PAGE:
Power has been called many things. Pretty isn’t one of them.
No one would call Vladimir Putin, a good guy. In 2014 he strong-armed his way into possession of Crimea and waged an ugly proxy war in neighboring Ukraine, during which an almost certainly Russian-supplied surface-to-air missile downed a civilian jetliner. As the undisputed, unpredictable and unaccountable head of an energy-rich, nuclear-tipped state, no one would ever call him weak.
So who’s more powerful: the omnipotent head of corroding but still feisty power or the handcuffed head of the most dominant country in the world? For the second year running, our votes went with the Russian president as the world’s most powerful person, followed by U.S. President Barack Obama and Chinese leader Xi Jinping.
Our annual ranking of the World’s 72 Most Powerful People (one for every 100 million people on the planet) is based on voting by a panel of FORBES editors, who consider things like financial resources, scope and use of power, and the number of people they impact. (See full methodology here.)
This is not a lineup of the most influential or an anointing of the new establishment. It is an evaluation of hard power. We insist the people on our list wield the kind of power that shapes and bends the world, and moves people, markets, armies and minds. All of this, of course, is open to debate, and we welcome it. Join the conversation and leave your comments below.
This year’s list features 17 heads of state who run nations with a combined GDP of some $48 trillion. The 39 CEOs and chairs here control over $3.6 trillion in annual revenues. Among them are 14 founders, including the newcomer billionaires to the list, Alibaba’s Jack Ma and Tencent’s Ma Huateng. Speaking of, this year’s class has 29 billionaires with a cumulative personal net worth valued in excess of $790 billion.
Here, a quick peek at the Most Powerful People in the World 2014:
Top 10: This is the second year in a row that Putin carries the crown. Obama had previously been on the top of the list for every year with the exception of 2010, when Hu Jintao, the former political and military leader of China, was No. 1. The top five remain the same as 2013 — Pope Francis at No. 4 and the world’s most powerful woman German Chancellor Angela Merkel. Fed chief Janet Yellen moves into No. 6, followed by Bill Gates and European Central Bank chief Mario Draghi. U.K. Prime Minister David Cameron slides up to No. 10. The most powerful people in business are Google’s Larry Page and Sergey Brin at No. 9.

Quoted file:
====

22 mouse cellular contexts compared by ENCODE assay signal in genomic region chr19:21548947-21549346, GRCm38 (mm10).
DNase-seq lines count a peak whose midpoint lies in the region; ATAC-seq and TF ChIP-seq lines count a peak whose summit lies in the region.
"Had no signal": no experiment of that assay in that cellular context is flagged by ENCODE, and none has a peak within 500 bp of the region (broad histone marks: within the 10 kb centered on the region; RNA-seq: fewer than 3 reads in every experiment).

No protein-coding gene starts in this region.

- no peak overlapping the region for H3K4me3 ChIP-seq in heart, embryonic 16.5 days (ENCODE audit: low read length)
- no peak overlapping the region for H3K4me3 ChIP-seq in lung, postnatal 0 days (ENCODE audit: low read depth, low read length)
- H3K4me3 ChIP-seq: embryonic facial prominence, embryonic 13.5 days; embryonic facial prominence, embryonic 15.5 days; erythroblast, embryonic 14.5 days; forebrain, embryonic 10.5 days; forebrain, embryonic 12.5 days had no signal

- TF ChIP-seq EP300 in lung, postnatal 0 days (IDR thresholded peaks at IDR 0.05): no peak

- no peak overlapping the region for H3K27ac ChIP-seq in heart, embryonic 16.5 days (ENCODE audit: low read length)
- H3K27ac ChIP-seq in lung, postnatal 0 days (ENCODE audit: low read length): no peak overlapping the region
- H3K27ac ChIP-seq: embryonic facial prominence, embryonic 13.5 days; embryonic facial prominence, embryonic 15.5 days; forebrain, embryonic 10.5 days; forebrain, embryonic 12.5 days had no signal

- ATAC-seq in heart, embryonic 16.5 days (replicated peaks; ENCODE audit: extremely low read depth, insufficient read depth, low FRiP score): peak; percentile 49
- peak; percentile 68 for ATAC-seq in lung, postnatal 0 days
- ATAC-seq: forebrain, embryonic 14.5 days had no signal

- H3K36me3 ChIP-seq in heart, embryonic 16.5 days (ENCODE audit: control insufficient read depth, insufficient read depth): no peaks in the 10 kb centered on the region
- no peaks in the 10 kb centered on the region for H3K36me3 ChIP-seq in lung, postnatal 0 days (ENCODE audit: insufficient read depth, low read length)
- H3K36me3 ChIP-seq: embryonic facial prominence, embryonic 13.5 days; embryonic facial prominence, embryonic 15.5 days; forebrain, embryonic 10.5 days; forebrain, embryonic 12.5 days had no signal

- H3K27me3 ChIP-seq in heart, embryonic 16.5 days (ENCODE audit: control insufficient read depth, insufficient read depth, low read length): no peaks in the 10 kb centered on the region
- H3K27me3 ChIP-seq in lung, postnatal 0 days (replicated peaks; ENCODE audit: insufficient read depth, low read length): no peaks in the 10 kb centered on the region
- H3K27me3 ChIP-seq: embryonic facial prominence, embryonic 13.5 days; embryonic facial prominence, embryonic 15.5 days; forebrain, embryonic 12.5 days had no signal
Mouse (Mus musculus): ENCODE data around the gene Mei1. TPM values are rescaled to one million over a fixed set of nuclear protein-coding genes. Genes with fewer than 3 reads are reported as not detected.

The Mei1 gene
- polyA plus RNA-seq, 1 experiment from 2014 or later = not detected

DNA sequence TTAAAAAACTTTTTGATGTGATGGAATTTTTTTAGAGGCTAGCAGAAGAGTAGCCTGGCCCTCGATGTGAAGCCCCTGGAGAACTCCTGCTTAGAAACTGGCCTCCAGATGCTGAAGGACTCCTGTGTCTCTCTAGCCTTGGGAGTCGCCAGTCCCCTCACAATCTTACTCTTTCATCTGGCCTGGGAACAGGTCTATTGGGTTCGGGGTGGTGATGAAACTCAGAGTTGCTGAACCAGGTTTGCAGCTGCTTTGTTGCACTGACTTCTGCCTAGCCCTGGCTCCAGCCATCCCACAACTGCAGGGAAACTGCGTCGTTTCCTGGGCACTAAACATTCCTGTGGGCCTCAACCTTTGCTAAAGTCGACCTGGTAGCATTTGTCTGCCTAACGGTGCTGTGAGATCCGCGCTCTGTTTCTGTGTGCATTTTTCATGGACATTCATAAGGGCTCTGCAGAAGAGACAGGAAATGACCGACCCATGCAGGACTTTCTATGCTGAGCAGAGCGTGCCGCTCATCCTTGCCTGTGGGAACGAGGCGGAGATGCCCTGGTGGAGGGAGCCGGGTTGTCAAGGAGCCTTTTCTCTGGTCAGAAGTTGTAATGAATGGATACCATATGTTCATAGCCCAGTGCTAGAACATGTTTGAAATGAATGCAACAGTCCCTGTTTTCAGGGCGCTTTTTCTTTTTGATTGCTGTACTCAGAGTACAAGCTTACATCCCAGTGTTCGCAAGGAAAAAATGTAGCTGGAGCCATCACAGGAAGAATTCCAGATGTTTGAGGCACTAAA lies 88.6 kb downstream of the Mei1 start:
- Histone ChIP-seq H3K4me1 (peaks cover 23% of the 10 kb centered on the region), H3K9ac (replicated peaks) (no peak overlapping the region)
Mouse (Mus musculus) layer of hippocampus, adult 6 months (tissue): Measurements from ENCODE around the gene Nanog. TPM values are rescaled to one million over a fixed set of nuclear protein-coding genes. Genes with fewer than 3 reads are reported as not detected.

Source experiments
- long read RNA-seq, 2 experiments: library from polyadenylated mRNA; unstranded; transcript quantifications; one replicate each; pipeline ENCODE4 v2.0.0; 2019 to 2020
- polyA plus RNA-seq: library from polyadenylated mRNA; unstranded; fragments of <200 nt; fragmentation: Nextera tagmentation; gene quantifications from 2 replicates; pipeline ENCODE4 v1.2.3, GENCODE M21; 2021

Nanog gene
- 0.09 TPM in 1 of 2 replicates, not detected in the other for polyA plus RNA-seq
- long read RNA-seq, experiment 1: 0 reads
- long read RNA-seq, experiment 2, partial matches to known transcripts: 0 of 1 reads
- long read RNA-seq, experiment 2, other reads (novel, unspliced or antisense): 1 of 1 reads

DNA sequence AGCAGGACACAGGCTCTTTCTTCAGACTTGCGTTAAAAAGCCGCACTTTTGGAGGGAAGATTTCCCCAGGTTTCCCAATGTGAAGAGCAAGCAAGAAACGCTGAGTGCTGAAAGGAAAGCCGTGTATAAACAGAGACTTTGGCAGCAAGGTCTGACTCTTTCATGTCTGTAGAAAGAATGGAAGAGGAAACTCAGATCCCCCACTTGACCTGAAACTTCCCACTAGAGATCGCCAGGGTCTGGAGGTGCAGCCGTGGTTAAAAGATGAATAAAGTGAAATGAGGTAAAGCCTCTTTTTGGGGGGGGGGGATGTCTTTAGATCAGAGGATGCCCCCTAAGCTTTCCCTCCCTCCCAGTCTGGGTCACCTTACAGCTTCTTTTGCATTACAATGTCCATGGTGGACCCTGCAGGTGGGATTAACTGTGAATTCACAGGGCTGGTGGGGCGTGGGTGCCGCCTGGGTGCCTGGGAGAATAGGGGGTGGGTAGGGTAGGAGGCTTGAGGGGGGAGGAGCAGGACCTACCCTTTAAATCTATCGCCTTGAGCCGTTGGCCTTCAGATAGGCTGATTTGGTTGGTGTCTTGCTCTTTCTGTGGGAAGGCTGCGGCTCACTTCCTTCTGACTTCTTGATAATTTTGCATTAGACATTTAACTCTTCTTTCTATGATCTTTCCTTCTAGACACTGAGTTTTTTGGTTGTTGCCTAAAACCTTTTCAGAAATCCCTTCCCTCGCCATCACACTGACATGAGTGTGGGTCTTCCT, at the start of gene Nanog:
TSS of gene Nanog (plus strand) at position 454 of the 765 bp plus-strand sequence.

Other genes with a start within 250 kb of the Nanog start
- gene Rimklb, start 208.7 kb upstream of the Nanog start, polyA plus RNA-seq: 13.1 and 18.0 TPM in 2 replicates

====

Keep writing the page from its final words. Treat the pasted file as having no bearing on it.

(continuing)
Newcomers: This year there are 12 newcomers, including two recently elected heads of state, Narendra Modi, the Indian prime minister, and Egypt President Abdel el-Sisi. Alibiba founder—and China’s richest man — Jack Ma also makes a first appearance after his record-breaking $25 billion initial public offering in September, as does Abu Bakr al-Baghdadi, the self-proclaimed caliph of the bloodthirsty Islamic State. Alexey Miller, CEO of Russian gas giant Gazprom, makes a return appearance after dropping of the list in years past. Miller is one of a few of Putin’s inner circle who was not placed on the U.S. and Western economic sanctions list.
Women Moving Up: For the first time, two women, Merkel and Yellen, reach the top 10. This year there are nine women on the list, representing 12% of the world’s most powerful — in stark contrast to being 50% of the world’s population. While the same number as last year, the inaugural list from 2009 included only three women leaders. Recently re-elected Brazilian President Dilma Rousseff and South Korea President Park Geun-Hye join the world’s most important NGOs run by women – Christine Lagarde and Margaret Chan— and business leaders Ginni Rometty, Mary Barra and Gina Rinehart.
Billionaires: Worth a cumulative $790 billion. Sure they’re rich but many of these billionaires deserve special attention for their philanthropic work, including the world’s richest man Gates, as well as Warren Buffett, Carlos Slim Helu, Mark Zuckerberg, Michael Bloomberg, Charles and David Koch, and Li-Ka-shing.
Entrepreneurs Represent: There are 14 in total. As expected, many are headquartered on the West Coast: Google’s Page and Brin, Zuckerberg and Elon Musk, to name a few. Global entrepreneurial spirit spans from Japan’s Masayoshi Son and Nigeria’s Aliko Dangote to China’s Robin Li.
Asian Authority: While there are 26 Most Powerful from the U.S., Asia Pacific makes a strong showing this year with 19 from the region. There are many different paths to power. While Ban Ki-Moon of South Korea and Margaret Chan of Hong Kong are NGO heavyweights, leading the U.N. and W.H.O., respectively, others are the products of a career in politics, including Bank of Japan Governor Haruhiko Kuroda and Premier Li Keqiang of China. Making a big impression this year are the self-made entrepreneurs: Li Ka Shing, Jack Ma, Masayoshi Son, Robin Li, Ma Huateng and Terry Gou.
Year-over-year growth: The FORBES Most Powerful started in 2009, seeking to answer a straight yet complex question: What is the true nature of power and can we really compare and rank heads of state with religious figures and outlaws? We try. The premise has always been to select one person for every 100 million on the planet. The first list had 67 slots. This year we are up to 72. At this sixth edition, it’s notable that many of the leaders who made the top 10 on the inaugural list are still on today: Obama, Putin, Gates, the King of Saudi Arabia, billionaire Helu, Page and Brin, and Rupert Murdoch.